When you purchase life insurance, you will name a beneficiary of the death benefits and retirement accounts. But, if you don’t have a system in place and your children are minors at the time they inherit these assets, the court will appoint a property guardian or a conservator (the title depends on state law, but the role of this person is to “watch over” a minor person’s money). This process will require attorneys’ fees, court proceedings, supervision from the court, and will limit investment options — all costs and delays that will not help your children, but can cost them a significant percentage of their inheritance.
Another downside? Whatever’s left when the child becomes an adult (usually age 18, but may be, 19 or 21, in some states) will be handed over, without any guidance. This can impact college financial aid opportunities and open up an opportunity for irresponsible spending.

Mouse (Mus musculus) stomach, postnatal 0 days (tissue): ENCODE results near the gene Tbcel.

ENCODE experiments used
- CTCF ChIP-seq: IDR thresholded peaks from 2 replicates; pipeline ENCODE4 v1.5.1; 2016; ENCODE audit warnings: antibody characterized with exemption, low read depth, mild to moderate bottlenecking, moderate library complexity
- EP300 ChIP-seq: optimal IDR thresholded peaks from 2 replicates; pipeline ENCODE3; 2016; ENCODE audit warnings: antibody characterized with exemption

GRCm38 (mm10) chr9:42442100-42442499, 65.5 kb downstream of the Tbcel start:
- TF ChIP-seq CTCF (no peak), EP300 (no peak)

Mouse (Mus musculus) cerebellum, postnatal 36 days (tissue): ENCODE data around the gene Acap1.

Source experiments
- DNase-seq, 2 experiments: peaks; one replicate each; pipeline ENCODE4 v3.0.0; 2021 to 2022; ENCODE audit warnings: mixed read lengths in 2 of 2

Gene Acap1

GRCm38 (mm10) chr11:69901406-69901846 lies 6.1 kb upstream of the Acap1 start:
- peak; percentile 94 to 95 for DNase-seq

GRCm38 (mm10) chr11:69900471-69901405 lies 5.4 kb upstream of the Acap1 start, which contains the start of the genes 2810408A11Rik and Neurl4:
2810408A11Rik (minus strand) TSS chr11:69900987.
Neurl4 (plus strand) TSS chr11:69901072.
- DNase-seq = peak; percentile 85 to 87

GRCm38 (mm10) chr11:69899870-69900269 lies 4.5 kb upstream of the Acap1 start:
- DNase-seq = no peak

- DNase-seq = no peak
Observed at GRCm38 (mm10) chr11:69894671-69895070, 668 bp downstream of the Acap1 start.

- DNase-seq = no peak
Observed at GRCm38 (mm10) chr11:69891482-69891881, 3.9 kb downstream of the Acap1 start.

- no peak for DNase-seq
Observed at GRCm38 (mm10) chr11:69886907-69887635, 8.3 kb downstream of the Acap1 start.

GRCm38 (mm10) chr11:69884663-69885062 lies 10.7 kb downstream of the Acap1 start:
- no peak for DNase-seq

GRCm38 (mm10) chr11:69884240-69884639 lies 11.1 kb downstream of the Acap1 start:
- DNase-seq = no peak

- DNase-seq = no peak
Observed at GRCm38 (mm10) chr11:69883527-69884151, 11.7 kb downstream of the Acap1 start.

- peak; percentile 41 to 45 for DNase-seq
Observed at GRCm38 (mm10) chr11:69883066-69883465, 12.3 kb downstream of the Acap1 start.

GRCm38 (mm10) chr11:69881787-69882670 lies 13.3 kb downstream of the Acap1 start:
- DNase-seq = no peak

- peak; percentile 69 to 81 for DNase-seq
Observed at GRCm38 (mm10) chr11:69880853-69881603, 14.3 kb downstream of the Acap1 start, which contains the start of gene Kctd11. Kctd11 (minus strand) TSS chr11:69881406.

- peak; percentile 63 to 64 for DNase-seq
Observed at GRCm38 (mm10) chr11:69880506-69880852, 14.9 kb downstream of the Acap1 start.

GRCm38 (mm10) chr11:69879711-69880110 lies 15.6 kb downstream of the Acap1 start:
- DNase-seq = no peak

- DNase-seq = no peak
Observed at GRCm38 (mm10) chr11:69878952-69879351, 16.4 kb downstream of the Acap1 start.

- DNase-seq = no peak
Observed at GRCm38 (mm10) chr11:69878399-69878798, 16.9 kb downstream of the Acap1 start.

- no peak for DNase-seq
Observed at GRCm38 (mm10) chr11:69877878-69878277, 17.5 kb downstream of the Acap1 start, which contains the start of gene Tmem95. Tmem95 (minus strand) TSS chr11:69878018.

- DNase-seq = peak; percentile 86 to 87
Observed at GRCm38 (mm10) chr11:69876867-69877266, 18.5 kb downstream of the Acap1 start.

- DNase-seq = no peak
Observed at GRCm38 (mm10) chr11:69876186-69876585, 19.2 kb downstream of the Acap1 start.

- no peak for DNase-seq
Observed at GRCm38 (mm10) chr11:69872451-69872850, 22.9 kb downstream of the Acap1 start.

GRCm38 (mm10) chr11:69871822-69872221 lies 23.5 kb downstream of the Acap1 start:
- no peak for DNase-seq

How To Leave Assets?
There are several ways in which you can structure your life insurance policies, retirement accounts, and overall estate plan to benefit your minor children in the most streamlined way possible.
1. First, use a children’s trust to manage the money for the benefit of your children.
This lets you designate someone you think will manage the assets well, rather than leaving it to the whims of the court. You will want to do this instead of naming minor children as beneficiaries.
2. Second, select and name a guardian to handle the day-to-day care for your children.
This person can be different than the person managing in the money, which can sometimes work well depending on the amounts involved and the different skill sets needed to manage money versus raise children.
3. Third, if you have a living trust, make sure you have properly funded the trust and aligned your retirement assets with the plan.